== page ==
Contrary to the plaintiffs' characterization of the court's order, the court did not engage in a process of “finding facts” or “computing damages․” The court relied on the damage award of the arbitrator, which it previously had confirmed in its judgment of July 21, 2011. It provided the defendant with a written and signed order that set forth a total amount of damages owed to the defendant, including assessed costs5 and postjudgment interest. Following the rendering of its judgment confirming the award, the court was authorized to award interest pursuant to § 37–3a, which expressly permits a trial court to award interest in “arbitration proceedings ․ as damages for the detention of money after it becomes payable․” General Statutes § 37–3a (a). The plaintiffs have not specifically challenged the court's conduct in providing the parties a written and signed order reflecting its determinations in this regard. Accordingly, this claim fails.
Next, the plaintiffs claim that the court's award of postjudgment interest was improper on several grounds. First, the plaintiffs argue that the court improperly awarded postjudgment interest without conducting a hearing related thereto and that it “made no findings of any kind which would support the award of interest․” Second, the plaintiffs argue that the court improperly exercised its discretion by awarding interest at a rate of 10 percent. Third, the plaintiffs argue that an award of postjudgment interest was not supported by the facts of the present case. Fourth, the plaintiffs argue that, even if such an award was proper, the court erroneously awarded interest from December 13, 2007. We agree with the plaintiffs only insofar as they argue that the court erroneously awarded interest from December 13, 2007.
As set forth previously, the court, in calculating an award of postjudgment interest under § 37–3a, stated that interest at a rate of 10 percent per year accrued on the judgment of $200,000 from December 13, 2007, the day after the arbitrator issued its decision, until April 23, 2013, the date on which the court granted the motion at issue in the present appeal. The court calculated a rate of interest that thereafter totaled $54.79 per day. The record does not reflect that the court held a hearing related to this matter.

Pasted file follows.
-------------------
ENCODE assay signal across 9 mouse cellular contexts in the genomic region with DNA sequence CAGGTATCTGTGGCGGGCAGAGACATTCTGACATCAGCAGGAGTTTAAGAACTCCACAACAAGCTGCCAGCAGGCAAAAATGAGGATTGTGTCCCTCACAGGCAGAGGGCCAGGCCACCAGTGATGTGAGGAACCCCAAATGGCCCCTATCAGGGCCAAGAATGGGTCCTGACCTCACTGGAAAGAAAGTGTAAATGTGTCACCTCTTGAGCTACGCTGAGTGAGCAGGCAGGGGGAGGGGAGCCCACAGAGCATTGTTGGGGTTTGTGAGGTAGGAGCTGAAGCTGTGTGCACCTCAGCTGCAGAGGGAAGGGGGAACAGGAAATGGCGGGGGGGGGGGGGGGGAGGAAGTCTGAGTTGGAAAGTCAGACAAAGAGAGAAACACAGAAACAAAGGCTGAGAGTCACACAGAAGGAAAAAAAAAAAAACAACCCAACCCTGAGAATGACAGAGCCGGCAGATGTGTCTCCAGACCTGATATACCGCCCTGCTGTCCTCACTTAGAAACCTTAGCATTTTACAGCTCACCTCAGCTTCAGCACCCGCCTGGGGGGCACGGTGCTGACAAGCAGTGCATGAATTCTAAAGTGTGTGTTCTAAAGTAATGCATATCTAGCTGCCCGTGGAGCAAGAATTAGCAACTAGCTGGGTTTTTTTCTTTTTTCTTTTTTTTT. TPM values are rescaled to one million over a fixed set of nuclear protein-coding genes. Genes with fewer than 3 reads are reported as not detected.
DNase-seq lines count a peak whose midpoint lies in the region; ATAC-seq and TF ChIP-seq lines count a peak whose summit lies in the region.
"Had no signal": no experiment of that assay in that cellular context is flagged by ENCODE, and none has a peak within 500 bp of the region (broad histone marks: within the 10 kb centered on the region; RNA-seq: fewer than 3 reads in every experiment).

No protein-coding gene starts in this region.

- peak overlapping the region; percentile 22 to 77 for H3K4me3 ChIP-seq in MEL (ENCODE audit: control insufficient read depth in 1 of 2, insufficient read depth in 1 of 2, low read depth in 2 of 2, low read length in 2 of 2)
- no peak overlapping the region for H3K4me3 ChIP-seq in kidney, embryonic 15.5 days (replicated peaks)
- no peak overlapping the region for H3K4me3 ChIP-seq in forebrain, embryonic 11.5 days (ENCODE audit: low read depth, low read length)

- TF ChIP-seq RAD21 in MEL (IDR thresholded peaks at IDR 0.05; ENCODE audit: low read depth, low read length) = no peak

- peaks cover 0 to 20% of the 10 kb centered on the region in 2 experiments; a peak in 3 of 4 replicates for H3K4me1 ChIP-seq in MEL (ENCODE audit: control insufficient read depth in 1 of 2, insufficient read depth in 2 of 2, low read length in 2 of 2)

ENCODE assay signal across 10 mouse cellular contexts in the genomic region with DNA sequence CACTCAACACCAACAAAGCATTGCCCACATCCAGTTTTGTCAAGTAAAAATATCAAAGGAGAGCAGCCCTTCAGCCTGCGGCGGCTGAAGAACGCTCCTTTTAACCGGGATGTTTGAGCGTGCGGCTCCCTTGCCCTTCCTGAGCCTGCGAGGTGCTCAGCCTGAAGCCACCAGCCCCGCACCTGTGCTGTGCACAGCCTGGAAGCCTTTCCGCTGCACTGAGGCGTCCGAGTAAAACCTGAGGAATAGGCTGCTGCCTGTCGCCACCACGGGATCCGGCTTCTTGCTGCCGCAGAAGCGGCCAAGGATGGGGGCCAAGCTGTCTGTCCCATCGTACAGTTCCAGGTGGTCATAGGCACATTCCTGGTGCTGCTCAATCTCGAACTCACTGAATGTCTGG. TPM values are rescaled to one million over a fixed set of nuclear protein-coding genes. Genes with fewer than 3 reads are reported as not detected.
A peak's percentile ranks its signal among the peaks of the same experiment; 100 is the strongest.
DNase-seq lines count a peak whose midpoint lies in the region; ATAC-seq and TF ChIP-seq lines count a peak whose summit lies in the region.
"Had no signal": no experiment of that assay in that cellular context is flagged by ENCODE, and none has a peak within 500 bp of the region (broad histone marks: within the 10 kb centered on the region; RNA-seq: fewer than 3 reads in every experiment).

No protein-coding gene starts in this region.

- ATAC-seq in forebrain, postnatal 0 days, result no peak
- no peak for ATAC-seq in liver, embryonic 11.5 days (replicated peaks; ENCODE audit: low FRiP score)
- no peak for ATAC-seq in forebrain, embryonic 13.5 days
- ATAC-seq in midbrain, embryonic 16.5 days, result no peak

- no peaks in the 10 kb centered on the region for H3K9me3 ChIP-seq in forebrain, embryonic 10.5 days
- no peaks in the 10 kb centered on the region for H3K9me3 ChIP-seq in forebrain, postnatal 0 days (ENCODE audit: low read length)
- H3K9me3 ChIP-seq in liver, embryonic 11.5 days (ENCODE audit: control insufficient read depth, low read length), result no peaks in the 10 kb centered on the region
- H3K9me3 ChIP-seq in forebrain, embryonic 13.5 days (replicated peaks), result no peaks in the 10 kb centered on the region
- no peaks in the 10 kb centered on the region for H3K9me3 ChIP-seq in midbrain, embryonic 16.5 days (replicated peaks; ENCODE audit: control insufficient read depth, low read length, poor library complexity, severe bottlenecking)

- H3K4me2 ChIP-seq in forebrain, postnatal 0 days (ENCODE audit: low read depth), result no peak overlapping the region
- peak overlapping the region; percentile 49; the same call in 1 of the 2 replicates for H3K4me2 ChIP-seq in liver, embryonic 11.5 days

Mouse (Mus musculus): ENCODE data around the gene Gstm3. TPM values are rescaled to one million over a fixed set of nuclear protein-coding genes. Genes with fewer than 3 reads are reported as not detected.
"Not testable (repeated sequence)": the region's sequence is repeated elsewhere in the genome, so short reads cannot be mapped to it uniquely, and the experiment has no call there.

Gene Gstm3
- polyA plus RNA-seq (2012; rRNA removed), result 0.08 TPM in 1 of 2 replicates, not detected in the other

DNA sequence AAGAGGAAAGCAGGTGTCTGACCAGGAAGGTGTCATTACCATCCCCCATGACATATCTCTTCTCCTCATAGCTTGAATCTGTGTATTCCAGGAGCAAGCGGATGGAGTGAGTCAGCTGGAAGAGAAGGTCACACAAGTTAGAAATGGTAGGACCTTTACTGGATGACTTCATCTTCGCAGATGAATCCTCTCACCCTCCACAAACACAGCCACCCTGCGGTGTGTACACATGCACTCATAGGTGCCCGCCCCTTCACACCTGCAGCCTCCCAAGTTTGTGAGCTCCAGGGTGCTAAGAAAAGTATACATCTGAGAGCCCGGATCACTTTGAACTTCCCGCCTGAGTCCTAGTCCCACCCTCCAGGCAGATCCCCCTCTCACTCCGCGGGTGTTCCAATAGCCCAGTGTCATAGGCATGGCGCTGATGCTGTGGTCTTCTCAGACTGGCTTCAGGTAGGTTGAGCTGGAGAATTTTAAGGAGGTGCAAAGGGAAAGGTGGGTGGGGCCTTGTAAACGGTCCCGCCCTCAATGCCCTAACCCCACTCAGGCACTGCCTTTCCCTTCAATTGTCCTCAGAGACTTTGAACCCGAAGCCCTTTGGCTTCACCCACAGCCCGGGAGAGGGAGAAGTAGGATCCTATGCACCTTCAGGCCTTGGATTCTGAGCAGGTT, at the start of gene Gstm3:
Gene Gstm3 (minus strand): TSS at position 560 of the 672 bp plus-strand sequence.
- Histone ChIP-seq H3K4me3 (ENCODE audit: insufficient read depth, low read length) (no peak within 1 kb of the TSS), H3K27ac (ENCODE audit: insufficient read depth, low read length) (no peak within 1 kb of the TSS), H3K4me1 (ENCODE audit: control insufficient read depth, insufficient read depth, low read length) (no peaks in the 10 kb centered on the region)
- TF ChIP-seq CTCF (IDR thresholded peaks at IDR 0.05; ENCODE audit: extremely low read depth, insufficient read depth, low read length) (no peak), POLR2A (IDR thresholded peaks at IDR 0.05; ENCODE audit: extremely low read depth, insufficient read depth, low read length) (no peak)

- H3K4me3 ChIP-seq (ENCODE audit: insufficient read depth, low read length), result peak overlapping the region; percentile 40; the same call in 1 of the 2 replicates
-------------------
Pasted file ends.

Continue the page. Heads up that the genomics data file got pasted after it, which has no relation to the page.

Before addressing the various arguments advanced by the plaintiffs, we set forth some of the legal principles germane to the claim. Section 37–3a (a) provides in relevant part: “[I]nterest at the rate of ten per cent a year, and no more, may be recovered and allowed in civil actions or arbitration proceedings under chapter 909 [of our General Statutes] ․ as damages for the detention of money after it becomes payable․”
In Sosin v. Sosin, 300 Conn. 205, 244–45 n. 25, 14 A.3d 307 (2011), our Supreme Court stated: “[A]lthough this court has stated that the retention of funds must be wrongful in order to trigger the provisions of § 37–3a, the statute itself merely provides that interest may be awarded for the detention of money after it becomes payable. General Statutes § 37–3a․ Because the case law interpreting § 37–3a has equated wrongful and the withholding of funds without the legal right to do so, and because a finding of wrongfulness in this context does not require the trial court to assess blameworthiness, requiring the trial court to find both that the money was detained after it became payable and that such detention was wrongful essentially would require the trial court to make redundant findings.” (Citations omitted; emphasis in original.).